I had an epiphany a couple of days ago. An uncomfortable one. Namely, that I care more about the environment in theory than in practice.
It dawned on me partway through Barbara Kingsolver’s book Animal, Vegetable, Miracle, which I’ve taken to reading in bed at night before I drift off. Gently, yet firmly, Barbara and her husband Steven Hopp build a case for eating local based on food miles and ecological footprints and petroleum reserves and such.
While I’ve been aware of these arguments, I’ve been buying more local food because it tastes good. Because I like shopping at the farmer’s market. Because I enjoy the challenge of designing meals around what is in season. As I’ve said in previous posts, eating well is fun.
But I’ve been realizing lately that the path that begins with eating more sustainably is a slippery slope that invites one into an ever-expanding awareness about choices, and the effect individual choices have on the world at large.
Doggone it, eating local is making me think!
It’s made me realize that for years, I’ve been paying lip service to environmental stewardship. I’ve blamed the woes of the planet on the “other guy,” the one who drives around in a Hummer, tossing Styrofoam cartons out the window as he peels out of a McParking lot. I’ve assumed that my small virtues put me in the Good Camp: I’m a fastidious recycler; I pull on a sweater instead of turning up the thermostat; I use organic cleaners instead of bleach; I make a (small) monthly contribution to an environmental group that does wonderful things.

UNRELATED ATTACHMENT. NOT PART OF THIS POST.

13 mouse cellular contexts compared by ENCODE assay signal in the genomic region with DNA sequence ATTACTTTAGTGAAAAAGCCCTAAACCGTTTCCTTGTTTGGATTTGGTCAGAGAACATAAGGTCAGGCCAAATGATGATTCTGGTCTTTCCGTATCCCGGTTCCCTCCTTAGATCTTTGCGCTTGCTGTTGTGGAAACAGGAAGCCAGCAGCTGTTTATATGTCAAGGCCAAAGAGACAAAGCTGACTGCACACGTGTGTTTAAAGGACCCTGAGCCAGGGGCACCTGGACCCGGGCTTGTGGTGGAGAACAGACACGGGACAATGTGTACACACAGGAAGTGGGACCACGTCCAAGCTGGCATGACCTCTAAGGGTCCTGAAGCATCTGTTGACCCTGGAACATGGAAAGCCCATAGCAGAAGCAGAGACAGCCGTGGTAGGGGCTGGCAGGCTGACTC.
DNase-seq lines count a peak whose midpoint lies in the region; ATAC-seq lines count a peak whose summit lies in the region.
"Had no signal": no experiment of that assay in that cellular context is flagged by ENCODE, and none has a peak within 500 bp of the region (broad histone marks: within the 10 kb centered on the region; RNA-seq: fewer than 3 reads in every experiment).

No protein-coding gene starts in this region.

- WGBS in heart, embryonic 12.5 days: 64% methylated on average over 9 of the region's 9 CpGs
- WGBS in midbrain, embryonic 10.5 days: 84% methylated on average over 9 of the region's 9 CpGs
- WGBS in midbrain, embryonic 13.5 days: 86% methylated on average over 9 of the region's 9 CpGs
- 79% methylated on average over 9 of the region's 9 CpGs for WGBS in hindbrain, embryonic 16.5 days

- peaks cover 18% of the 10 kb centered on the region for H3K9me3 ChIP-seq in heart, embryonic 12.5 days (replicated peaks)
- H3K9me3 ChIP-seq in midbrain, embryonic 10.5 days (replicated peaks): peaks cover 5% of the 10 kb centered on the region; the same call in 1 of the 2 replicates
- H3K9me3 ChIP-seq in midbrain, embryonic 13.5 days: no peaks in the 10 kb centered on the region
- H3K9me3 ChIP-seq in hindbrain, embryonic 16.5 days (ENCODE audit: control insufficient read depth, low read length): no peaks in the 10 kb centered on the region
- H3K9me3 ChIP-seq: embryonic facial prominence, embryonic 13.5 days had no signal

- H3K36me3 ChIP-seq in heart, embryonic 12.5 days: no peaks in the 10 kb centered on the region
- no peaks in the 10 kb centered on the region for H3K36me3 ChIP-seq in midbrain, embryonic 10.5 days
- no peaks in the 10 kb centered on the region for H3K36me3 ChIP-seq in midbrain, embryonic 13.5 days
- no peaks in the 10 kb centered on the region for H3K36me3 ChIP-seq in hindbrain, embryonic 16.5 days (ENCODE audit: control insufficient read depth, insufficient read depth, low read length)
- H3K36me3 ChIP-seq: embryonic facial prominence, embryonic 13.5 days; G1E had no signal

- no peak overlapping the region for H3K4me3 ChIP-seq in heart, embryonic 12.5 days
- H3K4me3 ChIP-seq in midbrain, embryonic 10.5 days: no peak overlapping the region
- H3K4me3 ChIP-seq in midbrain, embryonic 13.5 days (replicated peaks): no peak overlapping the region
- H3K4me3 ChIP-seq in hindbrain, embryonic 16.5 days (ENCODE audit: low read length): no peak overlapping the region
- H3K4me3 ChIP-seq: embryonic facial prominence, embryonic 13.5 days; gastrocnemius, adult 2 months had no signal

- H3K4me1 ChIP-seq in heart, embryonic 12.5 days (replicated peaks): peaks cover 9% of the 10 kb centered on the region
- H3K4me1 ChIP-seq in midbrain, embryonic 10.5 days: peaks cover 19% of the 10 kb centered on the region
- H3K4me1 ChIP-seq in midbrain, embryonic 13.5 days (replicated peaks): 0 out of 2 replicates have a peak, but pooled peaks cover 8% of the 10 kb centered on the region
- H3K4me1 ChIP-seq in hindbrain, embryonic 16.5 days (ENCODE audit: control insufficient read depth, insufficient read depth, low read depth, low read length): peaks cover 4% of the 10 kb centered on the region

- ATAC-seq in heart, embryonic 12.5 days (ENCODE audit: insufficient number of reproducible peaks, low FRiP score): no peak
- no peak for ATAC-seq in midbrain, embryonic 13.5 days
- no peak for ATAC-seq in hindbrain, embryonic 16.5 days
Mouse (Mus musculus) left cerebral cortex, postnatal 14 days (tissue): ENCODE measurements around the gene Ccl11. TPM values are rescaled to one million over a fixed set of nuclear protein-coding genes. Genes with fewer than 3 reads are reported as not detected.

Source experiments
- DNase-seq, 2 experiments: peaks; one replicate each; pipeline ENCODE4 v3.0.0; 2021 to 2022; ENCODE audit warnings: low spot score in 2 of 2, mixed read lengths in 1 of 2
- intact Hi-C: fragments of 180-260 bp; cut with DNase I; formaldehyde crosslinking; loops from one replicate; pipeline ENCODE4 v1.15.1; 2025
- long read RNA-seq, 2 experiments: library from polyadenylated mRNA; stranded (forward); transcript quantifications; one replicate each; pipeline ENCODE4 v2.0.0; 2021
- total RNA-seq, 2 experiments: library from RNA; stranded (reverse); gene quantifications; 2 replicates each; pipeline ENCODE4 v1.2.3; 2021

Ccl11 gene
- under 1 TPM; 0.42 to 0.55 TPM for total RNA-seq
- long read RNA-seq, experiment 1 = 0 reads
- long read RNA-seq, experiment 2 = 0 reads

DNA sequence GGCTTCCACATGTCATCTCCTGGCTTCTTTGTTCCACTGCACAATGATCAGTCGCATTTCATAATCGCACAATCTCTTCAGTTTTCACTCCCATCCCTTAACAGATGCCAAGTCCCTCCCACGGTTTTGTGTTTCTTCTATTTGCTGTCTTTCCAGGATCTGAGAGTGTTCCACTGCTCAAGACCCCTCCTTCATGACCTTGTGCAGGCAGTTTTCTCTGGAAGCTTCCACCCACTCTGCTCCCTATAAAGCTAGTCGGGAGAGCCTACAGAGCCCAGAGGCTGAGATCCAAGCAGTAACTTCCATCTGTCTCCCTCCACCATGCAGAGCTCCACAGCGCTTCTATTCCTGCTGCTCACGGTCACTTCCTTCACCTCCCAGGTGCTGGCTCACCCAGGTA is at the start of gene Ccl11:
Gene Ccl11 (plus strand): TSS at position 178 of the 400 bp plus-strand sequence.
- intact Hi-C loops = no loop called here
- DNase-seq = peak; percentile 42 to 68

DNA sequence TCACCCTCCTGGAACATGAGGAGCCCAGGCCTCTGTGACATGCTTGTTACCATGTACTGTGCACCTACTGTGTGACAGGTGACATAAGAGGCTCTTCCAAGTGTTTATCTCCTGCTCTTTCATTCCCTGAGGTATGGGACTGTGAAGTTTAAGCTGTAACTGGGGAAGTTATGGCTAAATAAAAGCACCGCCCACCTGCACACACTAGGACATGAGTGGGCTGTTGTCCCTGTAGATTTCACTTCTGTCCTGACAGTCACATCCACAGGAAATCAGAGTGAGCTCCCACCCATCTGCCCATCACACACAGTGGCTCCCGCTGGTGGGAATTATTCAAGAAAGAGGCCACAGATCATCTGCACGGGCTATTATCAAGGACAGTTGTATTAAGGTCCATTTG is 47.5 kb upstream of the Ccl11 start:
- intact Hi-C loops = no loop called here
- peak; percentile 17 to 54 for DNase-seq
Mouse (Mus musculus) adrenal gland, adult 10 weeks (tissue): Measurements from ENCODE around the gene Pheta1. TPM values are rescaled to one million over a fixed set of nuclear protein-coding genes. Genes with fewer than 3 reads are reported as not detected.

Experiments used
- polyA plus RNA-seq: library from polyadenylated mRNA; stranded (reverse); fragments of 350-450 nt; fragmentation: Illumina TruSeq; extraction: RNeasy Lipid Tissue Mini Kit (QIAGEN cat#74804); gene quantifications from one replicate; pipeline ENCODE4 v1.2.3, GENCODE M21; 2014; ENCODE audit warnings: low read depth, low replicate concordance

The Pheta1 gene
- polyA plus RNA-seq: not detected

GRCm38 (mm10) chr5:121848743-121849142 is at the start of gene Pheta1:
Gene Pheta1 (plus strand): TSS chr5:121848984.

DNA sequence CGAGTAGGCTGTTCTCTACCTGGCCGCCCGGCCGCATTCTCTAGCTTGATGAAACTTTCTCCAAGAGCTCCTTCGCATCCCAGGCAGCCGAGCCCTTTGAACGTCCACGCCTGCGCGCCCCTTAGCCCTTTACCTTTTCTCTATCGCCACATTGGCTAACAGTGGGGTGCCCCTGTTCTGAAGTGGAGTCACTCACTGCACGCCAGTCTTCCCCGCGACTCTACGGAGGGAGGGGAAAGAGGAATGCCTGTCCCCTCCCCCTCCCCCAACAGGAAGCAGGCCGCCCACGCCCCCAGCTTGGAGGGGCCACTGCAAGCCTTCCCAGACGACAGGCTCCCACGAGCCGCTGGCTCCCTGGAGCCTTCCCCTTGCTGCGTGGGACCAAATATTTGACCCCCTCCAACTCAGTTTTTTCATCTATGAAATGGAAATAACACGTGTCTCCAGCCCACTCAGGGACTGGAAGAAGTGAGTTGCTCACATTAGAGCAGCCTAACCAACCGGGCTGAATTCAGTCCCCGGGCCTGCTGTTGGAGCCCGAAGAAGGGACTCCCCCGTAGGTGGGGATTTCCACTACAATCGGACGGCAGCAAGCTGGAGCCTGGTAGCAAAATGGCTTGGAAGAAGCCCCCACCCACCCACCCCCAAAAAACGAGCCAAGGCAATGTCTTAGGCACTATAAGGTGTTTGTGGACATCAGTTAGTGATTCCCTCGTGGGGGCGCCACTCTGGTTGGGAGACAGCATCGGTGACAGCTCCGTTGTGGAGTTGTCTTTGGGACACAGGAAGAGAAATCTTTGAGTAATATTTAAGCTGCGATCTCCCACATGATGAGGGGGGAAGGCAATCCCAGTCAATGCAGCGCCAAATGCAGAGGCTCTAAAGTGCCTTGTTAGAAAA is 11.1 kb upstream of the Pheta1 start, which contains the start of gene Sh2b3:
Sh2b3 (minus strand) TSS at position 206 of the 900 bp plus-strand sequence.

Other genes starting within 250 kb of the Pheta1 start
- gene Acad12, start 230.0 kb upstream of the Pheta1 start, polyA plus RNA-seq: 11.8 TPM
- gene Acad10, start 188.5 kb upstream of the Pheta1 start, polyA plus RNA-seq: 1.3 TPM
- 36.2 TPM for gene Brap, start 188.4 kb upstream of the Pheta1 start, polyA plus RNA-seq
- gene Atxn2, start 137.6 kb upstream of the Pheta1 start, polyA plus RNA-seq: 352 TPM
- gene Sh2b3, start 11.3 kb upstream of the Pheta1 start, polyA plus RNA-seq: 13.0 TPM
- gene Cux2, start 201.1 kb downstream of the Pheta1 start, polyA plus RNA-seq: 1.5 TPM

But let’s be honest: “all that” doesn’t amount to much. I would guess that my ecological footprint, if measured, would be almost identical to that of my neighbor, who makes no such concessions, and only negligibly different than the guy in the Hummer. With the exception of food, I usually buy what I want, when I want, without a lot of thought about where it came from or what was involved in the making of it. I put thousands of miles on my car every year, usually driving solo. I like fresh towels and long, hot showers and green lawns and air conditioning.
And bottled water. I like bottled water a lot.